There's something about the Australian summer - that endless loop of exaggerated hot days that melt into balmy nights. All it takes is a trigger - a sight, sound, smell - to press play on a rerun of summers past. For me, that trigger is the humble beach shack.
These archetypal, weather-worn, fibro shacks are commonplace throughout the country, made on the cheap and used as affordable holiday rentals. Arguably there is nothing special about their linoleum floors, shared bedrooms, sole showers, rickety furniture and large wraparound patios. Yet though unexceptional, these cheap, post-war constructions have become an Australian icon.
Our affection for these humdrum shacks has not been constant. They only came back into relevance in the last few decades after a proliferation of sparkly concrete mansions sprouted along the coastline. Today these have lost their allure: too new, too serious, too precious. Nothing compared with the careless comfort of an old, ramshackle shack, a symbol of the kind of childhood summer we've all had, full of family road trips, overstuffed burgers and mosquito bites. However, as with most memories, I'd rather relive the feeling than the actual experience. No one dreams about holidays featuring broken fly screens and precarious bunk beds. Instead, we want the Aussie shack life but with amped-up edges - the same age-softened details with added espresso machines, soft linens, surround sound and WiFi.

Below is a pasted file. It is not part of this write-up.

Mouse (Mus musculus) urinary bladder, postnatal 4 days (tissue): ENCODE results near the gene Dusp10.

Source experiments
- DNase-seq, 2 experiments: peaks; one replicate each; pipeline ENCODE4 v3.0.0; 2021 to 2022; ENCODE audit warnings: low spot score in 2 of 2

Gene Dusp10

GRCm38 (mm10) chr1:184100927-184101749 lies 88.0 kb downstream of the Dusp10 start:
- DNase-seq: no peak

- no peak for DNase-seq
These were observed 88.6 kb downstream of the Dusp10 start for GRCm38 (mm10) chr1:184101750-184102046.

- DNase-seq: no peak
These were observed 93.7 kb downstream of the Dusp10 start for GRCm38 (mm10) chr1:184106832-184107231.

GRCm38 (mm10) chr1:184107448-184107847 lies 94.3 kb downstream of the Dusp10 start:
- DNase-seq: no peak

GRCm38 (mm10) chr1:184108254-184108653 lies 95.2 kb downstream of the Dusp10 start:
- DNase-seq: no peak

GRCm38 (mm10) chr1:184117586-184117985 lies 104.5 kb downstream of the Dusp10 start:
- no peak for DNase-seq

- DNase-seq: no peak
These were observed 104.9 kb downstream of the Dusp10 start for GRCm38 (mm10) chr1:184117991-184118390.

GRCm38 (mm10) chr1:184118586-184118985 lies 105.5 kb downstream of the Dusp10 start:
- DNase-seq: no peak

The Little Black Shack is an old fishermen's hut overlooking the Pacific Ocean, wrapped by the waves and camouflaged into a cliff face on Great Mackerel Beach near Sydney. The only way to get there is by boat, a no-frills wooden ferry named Myra, which takes about 30 minutes from Palm Beach Wharf. On board the hazy feel of summer holidays is underway. Everyone is packed for a go-slow sojourn, laden with groceries, beach bags and sun hats, provisions for the next few days. There are no shops where we're going.
"Get it, get it!" A chorus of shrill giggles assails us as we disembark from the unassuming little jetty. There's no need for alarm or calls for backup. Without even a sideways glance we know the reason for the din - a spider, snake, or in this case, goanna (monitor lizard) has languidly found its way into a front yard. Wet cossies are carelessly drying on the fence.
More than 80 years of exposure to the elements and termites had taken their toll – but nothing that 18 months of hard work, recycling, repurposing, reusing and rebuilding couldn’t fix.Jamie, owner of The Little Black Shack
"Trust us, it will be an adventure getting to the shack, but it will be worth it. And once you're there you probably won't want to leave!" the welcome email had warned. We walk from the boat to the southern headland of Great Mackerel Beach, managing our luggage and the midday heat down the biscuit-tinted sand and past the sleepy sunbathers, holiday homes and simple shacks that sit side by side. At the end of the beach we find steep, tall stairs, a narrow path and a bush track that leads to the Little Black Shack.